The panic has receded. The frantic drafting has slowed down. The GDPR – widely regarded as the most ambitious data protection legal framework ever created – is in place and life goes on. As the dust left by the dramatic coming into effect of the GDPR settles, we are beginning to see what the GDPR means in practical terms. Many questions remain unanswered and many aspects of the law will take years – if not decades – to be fully interpreted and understood. However, among the numerous issues covered by the GDPR, some areas are emerging as the key strategic questions to address and becoming the focus of attention at an operational level.
Is enforcement happening?
One GDPR-related question appears to overshadow all the others: when will enforcement happen and how strict and heavyweight will it be? So much has been said in recent times about the infamous 4 per cent of the worldwide annual turnover as a measure for fines that, in a morbid kind of way, the expectations are sky-high. This has the effect of disrupting not only the approach to compliance – which is too often tainted by efforts to simply avoid negative consequences – but also the understanding of the reasons for regulatory action. The primary role of regulators is to ensure compliance and they have plenty of tools at their disposal to achieve that. Enforcement will undoubtedly happen and as enforcement actions take place, we will be able to calibrate what is seen as a big deal.
In the meantime, it is possible to predict what worries the regulators. Both the guidance issued and the current regulatory action point in a clear direction. As the UK Information Commissioner’s Office has stated, breaches of the law involving novel or invasive technology, or a high degree of intrusion into the privacy of individuals can expect to attract regulatory attention at the upper end of the scale. Similarly, the Irish Data Protection Commission has indicated that it will be targeting those engaged in intensive online tracking and profiling, as well as companies which use emerging technologies or which are intensively engaged in automated decision making.
All of this seems to suggest that any technological development that is particularly aimed at exploiting the value of personal data at a large scale is likely to be closely scrutinised. This is helpful to know as there are tools in the GDPR, such as data protection by design and by default, and data protection impact assessments that are ideally placed to identify and address the privacy risks resulting from new technologies and data uses. So a clear message to take on board is that whilst we have yet to see a spectacular enforcement action, it is essential to be alert to the regulators’ priorities and consider at the outset the implications of sophisticated data uses for privacy.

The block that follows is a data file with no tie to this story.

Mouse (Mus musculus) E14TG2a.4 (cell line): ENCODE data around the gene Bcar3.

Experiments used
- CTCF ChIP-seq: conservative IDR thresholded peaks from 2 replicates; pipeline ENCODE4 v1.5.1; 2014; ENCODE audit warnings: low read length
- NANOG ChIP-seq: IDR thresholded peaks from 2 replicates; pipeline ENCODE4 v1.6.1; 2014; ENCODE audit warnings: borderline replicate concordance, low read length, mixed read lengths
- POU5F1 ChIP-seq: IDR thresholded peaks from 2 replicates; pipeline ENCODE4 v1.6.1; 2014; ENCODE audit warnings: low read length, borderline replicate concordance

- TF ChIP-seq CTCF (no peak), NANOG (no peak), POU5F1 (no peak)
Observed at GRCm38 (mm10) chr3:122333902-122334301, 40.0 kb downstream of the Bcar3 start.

Power to the people
One of the greatest – and perhaps most surprising – achievements of the GDPR has been its ability to bring privacy and data protection into the mainstream. At pubs, at supermarkets, at schools, in the real world … people talk about the GDPR. It’s slightly surreal. That has in part led to an unexpectedly high increase in the exercise of data subjects’ rights. Time will tell if the volume of requests experienced so far will decrease, increase or remain constant, but dealing with all types of data subjects’ requests currently demands a far more dedicated approach than ever before. Dealing with data subjects’ rights is not easy because most of these rights are not absolute rights. They cannot be ignored but they often involve careful thinking about the limits to be applied, the rights of others and the practicalities of honouring those rights. As with many other European data protection matters, having a process in place is key and following it is essential.
Implementing a process to handle requests from individuals who wish to exercise their data protection rights starts with mapping out the decision-making that goes into it. The GDPR establishes a number of rights – some longstanding ones, like the right of access, rectification or deletion, and some new ones, like data portability – but in every case, the steps to take tend to follow a similar pattern: